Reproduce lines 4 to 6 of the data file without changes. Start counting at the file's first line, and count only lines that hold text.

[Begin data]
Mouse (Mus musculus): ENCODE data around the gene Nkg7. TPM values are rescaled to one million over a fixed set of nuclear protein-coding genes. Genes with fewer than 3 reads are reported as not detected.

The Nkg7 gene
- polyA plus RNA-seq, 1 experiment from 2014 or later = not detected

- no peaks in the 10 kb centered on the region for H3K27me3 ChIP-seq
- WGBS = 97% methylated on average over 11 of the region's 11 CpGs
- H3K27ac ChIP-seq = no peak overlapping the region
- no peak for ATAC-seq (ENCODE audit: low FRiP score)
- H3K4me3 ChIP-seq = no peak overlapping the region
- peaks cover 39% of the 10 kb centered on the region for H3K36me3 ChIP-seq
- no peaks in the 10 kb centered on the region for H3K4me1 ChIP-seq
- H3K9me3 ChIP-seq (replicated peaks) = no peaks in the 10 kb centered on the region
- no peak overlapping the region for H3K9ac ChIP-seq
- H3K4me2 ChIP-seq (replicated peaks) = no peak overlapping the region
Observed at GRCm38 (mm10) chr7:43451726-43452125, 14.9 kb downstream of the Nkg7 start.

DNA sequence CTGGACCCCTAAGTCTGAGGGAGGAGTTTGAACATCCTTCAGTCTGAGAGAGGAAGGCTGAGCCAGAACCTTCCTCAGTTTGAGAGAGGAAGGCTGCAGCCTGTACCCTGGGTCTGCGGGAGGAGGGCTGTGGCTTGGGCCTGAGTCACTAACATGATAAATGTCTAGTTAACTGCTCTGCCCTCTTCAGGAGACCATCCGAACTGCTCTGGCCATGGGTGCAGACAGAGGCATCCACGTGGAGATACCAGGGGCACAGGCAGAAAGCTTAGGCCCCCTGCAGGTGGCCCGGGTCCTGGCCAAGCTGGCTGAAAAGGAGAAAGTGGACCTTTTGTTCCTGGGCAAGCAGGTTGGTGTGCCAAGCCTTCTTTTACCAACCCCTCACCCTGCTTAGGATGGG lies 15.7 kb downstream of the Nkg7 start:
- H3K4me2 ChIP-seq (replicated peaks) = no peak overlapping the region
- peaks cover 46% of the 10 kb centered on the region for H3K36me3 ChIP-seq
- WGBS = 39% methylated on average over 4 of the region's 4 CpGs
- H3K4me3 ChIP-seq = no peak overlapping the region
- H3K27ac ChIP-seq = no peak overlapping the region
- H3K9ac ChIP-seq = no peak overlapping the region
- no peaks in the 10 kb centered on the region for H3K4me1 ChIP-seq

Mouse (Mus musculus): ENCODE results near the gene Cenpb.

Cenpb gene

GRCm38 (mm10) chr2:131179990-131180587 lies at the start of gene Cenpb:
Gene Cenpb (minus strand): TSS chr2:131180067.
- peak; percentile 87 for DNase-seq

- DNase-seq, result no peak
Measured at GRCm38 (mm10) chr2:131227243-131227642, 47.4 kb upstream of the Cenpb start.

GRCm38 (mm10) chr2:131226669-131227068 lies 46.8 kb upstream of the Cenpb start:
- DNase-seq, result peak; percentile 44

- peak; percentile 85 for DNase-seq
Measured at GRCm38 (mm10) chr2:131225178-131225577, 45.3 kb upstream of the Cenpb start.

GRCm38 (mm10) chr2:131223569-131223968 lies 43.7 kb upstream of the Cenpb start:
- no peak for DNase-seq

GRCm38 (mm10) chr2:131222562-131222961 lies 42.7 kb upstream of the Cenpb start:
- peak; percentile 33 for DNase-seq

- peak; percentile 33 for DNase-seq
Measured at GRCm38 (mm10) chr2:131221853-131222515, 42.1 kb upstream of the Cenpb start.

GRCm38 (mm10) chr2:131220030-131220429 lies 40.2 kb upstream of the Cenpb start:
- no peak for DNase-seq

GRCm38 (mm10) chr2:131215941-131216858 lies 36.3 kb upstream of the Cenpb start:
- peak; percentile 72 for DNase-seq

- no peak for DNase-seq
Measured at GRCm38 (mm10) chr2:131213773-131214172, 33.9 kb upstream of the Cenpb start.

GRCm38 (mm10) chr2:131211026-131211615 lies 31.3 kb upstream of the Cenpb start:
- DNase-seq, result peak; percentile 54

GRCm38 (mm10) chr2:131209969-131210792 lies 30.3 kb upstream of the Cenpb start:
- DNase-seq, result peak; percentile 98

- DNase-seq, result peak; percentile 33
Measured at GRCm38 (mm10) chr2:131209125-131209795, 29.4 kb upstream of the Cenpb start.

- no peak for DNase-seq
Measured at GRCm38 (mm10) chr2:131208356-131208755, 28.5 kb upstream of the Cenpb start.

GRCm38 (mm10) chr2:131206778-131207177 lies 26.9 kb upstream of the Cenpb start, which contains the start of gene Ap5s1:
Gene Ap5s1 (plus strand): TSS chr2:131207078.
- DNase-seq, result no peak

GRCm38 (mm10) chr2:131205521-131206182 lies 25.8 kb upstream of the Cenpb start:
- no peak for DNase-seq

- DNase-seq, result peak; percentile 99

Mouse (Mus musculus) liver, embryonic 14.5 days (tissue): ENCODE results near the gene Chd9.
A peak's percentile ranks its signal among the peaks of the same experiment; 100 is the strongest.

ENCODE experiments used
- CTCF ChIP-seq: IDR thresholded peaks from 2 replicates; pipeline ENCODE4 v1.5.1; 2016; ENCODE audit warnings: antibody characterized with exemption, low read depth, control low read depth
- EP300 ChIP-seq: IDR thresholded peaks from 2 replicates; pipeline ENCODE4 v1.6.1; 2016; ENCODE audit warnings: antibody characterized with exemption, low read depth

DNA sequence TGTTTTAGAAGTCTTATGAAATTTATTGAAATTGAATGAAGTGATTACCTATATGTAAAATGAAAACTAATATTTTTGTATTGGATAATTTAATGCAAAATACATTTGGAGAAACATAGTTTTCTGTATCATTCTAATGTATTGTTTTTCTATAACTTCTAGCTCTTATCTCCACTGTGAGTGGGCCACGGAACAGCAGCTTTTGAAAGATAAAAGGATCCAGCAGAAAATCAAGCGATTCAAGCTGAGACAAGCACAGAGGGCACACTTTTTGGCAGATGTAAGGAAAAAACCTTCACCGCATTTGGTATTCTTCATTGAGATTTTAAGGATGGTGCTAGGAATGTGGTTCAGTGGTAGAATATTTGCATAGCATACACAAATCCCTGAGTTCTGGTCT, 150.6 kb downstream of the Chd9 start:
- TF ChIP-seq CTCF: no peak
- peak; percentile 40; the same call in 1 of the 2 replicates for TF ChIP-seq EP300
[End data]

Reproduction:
- no peaks in the 10 kb centered on the region for H3K27me3 ChIP-seq
- WGBS = 97% methylated on average over 11 of the region's 11 CpGs
- H3K27ac ChIP-seq = no peak overlapping the region